The war in eastern Ukraine has diminished Odessa's long-celebrated regionalism. Many of the city's inhabitants now feel a unified Ukrainian national identity needs to be asserted in the place of any regional identification. But Odessa remains a bit of an oddity. Despite the passage of Ukraine's controversial decommunisation law banning Soviet symbols in April of last year, the monument to the mariners of the Battleship Potemkin still gets a thorough and regular power-washing. The well-cared for monument, which is inscribed with a quote from Lenin, honors the crewmembers of the battleship who rebelled against their oppressive superior officers in 1905 after being given vermin-invested meat for dinner. Two decades later, the mutiny was dramatised in Sergei Eisenstein's Battleship Potemkin, which features one of the most iconic scenes in Soviet film, set on Odessa's Potemkin steps.

The city centre of Odessa is filled with 19th-century neoclassical and Art Nouveau architecture. One tall building in the centre still has big red letters with the words “Glory to Labour” painted on one side. Streets are named after the many Russian writers who spent time in the city: Gogol, Nekrasov, Pushkin and Mayakovsky. Other streets are named for the many nationalities that first settled here.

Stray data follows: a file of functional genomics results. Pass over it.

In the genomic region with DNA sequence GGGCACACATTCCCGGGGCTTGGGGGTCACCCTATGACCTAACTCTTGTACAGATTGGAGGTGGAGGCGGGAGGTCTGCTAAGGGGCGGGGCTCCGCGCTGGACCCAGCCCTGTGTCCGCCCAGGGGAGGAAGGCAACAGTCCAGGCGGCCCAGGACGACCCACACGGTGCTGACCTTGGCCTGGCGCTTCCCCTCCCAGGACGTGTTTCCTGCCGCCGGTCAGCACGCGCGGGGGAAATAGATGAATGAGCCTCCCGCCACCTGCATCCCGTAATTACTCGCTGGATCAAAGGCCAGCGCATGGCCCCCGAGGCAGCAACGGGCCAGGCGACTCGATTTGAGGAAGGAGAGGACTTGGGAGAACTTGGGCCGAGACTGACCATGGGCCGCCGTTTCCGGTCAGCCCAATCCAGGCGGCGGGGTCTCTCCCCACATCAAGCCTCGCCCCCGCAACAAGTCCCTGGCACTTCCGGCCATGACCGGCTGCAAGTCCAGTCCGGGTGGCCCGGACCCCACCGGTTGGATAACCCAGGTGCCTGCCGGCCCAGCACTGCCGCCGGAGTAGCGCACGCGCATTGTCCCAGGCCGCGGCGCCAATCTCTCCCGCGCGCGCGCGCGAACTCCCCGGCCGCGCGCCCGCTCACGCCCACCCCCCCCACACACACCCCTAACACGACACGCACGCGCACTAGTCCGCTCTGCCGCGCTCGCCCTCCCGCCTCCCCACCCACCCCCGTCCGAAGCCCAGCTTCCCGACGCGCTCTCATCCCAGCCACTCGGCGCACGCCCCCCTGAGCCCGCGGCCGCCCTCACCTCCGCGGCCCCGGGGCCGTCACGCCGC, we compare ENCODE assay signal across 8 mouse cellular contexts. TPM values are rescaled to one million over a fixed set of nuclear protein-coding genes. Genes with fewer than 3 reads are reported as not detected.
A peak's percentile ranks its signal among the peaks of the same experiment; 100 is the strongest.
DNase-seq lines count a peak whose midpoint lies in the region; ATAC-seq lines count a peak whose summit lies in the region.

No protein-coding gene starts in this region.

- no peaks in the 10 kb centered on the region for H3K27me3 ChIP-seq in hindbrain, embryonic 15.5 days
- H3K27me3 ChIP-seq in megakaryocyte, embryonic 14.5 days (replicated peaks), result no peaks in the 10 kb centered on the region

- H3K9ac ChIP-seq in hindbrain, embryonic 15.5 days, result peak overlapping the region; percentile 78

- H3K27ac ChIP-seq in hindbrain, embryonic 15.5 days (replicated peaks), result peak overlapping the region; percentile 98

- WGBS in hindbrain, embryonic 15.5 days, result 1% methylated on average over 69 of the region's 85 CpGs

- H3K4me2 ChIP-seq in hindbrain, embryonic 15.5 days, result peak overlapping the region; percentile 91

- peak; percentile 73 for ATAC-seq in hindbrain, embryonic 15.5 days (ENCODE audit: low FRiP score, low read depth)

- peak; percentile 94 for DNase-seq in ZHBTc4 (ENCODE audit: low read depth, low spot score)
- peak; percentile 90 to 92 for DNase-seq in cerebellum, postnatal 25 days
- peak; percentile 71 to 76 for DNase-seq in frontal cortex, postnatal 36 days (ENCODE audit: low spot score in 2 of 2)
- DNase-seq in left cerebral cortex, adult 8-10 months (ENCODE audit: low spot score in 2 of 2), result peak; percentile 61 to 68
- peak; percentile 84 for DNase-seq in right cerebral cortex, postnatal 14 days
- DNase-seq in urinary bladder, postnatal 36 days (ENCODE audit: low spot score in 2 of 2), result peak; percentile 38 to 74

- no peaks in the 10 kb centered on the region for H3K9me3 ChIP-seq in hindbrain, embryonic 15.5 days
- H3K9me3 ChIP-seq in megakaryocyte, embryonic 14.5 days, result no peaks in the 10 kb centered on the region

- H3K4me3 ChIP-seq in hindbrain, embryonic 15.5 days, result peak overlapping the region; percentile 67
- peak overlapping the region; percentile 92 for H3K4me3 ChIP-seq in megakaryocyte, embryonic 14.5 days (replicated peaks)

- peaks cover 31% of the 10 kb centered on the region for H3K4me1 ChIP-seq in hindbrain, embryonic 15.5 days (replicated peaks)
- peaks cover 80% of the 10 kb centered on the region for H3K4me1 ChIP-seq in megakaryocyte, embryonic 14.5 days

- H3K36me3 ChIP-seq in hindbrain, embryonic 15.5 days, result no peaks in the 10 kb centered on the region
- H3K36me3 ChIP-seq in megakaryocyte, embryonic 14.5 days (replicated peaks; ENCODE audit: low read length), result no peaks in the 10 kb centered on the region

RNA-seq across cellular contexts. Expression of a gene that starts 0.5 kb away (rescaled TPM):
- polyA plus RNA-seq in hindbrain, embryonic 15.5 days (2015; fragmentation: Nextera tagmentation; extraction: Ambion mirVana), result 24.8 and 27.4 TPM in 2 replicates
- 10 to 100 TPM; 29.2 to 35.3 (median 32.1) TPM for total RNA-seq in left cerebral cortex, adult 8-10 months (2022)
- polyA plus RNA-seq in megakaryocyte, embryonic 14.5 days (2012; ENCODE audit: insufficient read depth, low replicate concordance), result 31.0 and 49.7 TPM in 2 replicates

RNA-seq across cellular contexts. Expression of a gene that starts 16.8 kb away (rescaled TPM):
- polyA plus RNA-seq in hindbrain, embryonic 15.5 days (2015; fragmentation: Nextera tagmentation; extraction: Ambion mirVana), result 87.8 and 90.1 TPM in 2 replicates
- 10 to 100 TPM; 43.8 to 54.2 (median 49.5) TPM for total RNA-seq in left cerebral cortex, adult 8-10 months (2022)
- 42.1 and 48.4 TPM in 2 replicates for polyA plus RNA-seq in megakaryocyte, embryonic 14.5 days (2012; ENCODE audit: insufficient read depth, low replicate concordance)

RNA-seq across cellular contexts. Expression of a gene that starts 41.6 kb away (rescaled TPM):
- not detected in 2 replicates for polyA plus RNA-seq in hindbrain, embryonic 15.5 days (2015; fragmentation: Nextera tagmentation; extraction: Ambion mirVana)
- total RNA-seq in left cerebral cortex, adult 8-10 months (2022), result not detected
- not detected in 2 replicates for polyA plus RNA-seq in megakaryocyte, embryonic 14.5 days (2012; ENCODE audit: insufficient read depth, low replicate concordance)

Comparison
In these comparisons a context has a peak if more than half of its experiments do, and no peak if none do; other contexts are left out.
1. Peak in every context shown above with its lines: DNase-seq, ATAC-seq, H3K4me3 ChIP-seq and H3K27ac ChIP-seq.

• Odessa 3

    Odessa beach. Image: Grzegorz Kozakiewicz

  • Odessa 3

    Odessa port. Image: d1mka vetrov under a CC licence

  • Odessa 3

    Odessa dolphinarium. Image: Thomas Depenbusch under a CC licence

Odessa is a city obsessed with surfaces. A permissive, pleasure-seeking port town, Odessa is probably most famous for beautiful women, sex tourism and scam bridal agencies.

It’s almost impossible to escape the sex industry in Odessa. I used to live in a flat situated between a lingerie shop and a strip club called The Office. The checkout counter at the corner store had business cards advertising escort services. One night, I ended up at a crowded restaurant sharing a table with an American guy who turned out to be Roosh V, the world's most notorious pick-up artist (PUA), sex tourist and author of the e-book Bang Ukraine, which has been described as a “rape guide”. (Later, after I recounted the bizarre encounter on Facebook, a mutual Odessa acquaintance told Roosh that I’d “trash talked” him. Roosh proceeded to call me “an American bitch” on Twitter).

Odessa has a longstanding reputation for rampant anything-goes sex, but this quality used to be associated with forbidden love and subverting repressive social norms rather than the retroactive and exploitative preoccupations of Roosh V and others of his ilk.

A Soviet film from 1943 called Two Combatants tells the story of a pair of soldiers fighting the Nazis during the Second World War. “Why do we need to part from each other? Why can't a sailor from Odessa live together with an ironsmith from the Urals? In our detachment, we have no lad who is more beautiful than you, Sasha,” the Arkadii character from Odessa says.